The Fujikawa Maru is widely regarded as one of the best wreck dives in the world. We had fun looking through dozens of artifacts and delving deep inside the ship. Built in 1938, this cargo ship was requisitioned by the Japanese Navy for the war effort just two years later. The vessel and her crew survived two attacks earlier in the war. The Fujikawa Maru finally succumbed to multiple airstrikes when Operation Hailstone decimated the Japanese base at Chuuk Lagoon in February 1944.
Read more about the remains of the Japanese military operation on Weno island.
Bow Gun On The Fujikawa Maru
When we found this 6-inch gun on the bow, we had a close-up look at the maker's stamp. We were surprised to see the gun was forged in the UK in 1899. By the time the Fujikawa Maru was built, 40 years later, this weapon was already obsolete. Given that it wouldn't have been much use in combat, it was probably intended to boost the crew's morale.
Zero Fighter Aircraft
Inside cargo hold 2, we explored the remains of four Mitsubishi fighter planes. Three of these planes are A6M Zeros while the fourth is an older A5M Claude.
Telegraph On The Fujikawa Maru
This well-preserved telegraph on the bow was an essential part of the ship's communications system. We could still see the phrases 'Make Fast' and 'Let Go Anchor' despite the crusty layer of coral.
R2D2 And Where To Find Him
Probably the most recognisable relic in Chuuk Lagoon, this anthropomorphic air compressor has affectionately been nicknamed R2D2. Getting into the machine shop used to be a lengthy penetration but since the superstructure of the Fujikawa Maru collapsed, it has become much more straightforward. Diving down through the wreckage of the superstructure, we found a doorway that took us straight into the machine shop. Alas, R2D2 is at the far end, facing the wall so it took some time, and careful manoeuvring, to find him. Taking a suitable photo was even more tricky.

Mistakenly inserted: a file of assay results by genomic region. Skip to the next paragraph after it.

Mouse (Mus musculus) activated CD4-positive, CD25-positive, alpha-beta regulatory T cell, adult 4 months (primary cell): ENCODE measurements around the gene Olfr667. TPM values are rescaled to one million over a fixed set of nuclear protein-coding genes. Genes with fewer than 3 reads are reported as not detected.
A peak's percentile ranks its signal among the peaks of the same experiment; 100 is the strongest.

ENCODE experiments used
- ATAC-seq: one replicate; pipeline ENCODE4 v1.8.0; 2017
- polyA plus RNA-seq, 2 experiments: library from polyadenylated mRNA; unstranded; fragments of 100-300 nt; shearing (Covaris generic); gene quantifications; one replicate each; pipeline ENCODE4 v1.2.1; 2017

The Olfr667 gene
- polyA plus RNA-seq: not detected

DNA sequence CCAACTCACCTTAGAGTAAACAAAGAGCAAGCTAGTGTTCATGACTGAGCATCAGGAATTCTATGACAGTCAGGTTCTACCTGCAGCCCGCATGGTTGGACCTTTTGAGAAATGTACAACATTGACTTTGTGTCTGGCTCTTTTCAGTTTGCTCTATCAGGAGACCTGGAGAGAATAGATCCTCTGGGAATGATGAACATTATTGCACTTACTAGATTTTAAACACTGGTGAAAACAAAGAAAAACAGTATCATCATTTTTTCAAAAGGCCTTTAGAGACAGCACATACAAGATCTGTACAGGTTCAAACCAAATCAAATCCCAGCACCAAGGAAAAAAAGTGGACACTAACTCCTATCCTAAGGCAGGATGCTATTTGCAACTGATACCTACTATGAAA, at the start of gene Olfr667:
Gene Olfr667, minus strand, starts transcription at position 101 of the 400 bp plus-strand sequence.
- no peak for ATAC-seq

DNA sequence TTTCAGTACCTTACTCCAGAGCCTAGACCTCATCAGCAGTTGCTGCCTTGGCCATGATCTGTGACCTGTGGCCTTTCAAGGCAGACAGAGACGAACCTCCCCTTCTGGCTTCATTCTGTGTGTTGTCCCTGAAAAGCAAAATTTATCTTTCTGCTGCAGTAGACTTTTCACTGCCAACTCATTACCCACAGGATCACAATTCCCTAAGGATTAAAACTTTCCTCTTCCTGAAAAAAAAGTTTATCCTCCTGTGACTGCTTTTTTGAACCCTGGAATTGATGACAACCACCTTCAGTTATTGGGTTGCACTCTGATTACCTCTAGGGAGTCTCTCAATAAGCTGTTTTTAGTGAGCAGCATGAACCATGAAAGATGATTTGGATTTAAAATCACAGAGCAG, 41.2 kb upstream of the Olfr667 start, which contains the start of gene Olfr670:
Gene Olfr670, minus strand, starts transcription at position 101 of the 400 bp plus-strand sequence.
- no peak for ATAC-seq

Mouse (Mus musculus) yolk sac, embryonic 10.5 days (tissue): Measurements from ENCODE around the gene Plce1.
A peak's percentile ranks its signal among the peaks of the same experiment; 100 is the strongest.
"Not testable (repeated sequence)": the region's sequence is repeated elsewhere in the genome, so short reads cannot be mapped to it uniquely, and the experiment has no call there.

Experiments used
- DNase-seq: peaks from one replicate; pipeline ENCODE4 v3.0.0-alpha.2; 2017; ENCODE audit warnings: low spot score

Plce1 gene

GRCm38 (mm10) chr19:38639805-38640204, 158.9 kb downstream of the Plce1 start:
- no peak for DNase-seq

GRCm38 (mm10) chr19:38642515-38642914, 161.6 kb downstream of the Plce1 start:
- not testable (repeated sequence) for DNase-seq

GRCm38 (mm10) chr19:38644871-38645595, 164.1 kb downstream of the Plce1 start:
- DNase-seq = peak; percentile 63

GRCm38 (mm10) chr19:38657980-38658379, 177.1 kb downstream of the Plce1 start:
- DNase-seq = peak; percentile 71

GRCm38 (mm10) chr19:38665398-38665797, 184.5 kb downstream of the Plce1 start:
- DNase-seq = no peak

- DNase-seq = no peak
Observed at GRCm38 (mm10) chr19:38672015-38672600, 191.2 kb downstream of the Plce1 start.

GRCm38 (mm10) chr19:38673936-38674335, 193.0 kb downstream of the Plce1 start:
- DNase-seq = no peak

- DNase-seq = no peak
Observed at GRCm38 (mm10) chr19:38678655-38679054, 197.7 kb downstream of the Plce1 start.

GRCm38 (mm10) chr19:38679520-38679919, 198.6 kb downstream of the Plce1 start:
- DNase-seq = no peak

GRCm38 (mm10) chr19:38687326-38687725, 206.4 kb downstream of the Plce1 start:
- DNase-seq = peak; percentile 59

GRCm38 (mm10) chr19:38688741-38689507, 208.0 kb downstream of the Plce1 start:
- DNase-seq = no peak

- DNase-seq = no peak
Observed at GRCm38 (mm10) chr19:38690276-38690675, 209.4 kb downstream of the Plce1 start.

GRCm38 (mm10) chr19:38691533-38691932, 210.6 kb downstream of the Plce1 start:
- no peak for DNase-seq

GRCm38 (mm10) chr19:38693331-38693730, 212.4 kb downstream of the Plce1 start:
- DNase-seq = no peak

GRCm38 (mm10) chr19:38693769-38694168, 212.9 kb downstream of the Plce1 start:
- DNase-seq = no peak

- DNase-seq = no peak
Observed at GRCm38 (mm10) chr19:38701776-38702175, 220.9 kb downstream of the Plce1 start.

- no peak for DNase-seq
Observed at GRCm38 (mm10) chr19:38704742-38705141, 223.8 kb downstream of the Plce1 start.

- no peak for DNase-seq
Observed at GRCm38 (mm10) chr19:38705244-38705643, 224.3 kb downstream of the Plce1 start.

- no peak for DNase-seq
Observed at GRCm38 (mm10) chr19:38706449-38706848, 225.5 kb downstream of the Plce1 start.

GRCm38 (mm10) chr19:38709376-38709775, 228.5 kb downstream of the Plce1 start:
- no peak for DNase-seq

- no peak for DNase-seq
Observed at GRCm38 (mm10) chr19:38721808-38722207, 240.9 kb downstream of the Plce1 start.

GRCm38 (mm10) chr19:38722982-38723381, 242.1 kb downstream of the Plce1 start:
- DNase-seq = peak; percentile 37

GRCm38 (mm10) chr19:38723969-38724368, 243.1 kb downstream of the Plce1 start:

Inside the well-organised machine shop we also found a lathe, workbench and this drill press. The adjacent store rooms were packed full of fans, light bulbs and a host of other spare parts.
Chuuk Lagoon's Unexpected Neon Anemones
Nobody dives Chuuk Lagoon to see the marine life, it's just an added bonus. However, even the most avid rust hunters passed comment on the eye-catching neon anemones we saw on these wrecks. Even at depth, where everything else faded to grey, the vibrant pink, yellow or blue tentacles appeared just as bright.
Memorial Plaques On The Deck
There is a row of memorial plaques on the deck of the Fujikawa Maru. They commemorate both the lives lost during Operation Hailstone and the life of Kimiuo Aisek who pioneered diving in Chuuk Lagoon.
Diving The Fujikawa Maru
The Fujikawa Maru sits upright in 35 metres of water.
This is one of the best wrecks in Chuuk Lagoon so it will almost certainly be included in your diving itinerary. There's a lot to see so it's worth doing a few dives on it.
If you want to take it easy, there is plenty to see on the outside of the wreck and the cargo holds are quite open. However, there are some interesting penetrations too.
The superstructure collapsed in recent years and some parts of the wreck are quite unstable. Follow your guide's advice as they will know the current state of the wreck.
How To Get To Chuuk Lagoon
Flights to Chuuk are very limited and only operate around 3 times a week.
1. Fly to Tokyo, Osaka, Seoul or Manila.
2. Take a United Airlines flight to Guam and from there on to Chuuk.
Many thanks to the Odyssey liveaboard for their kind hospitality. The level of service on board was exceptional and the rooms were larger than the average hotel room. Captain Mike's in-depth knowledge of the wrecks and his detailed videos made the dive briefings really special too.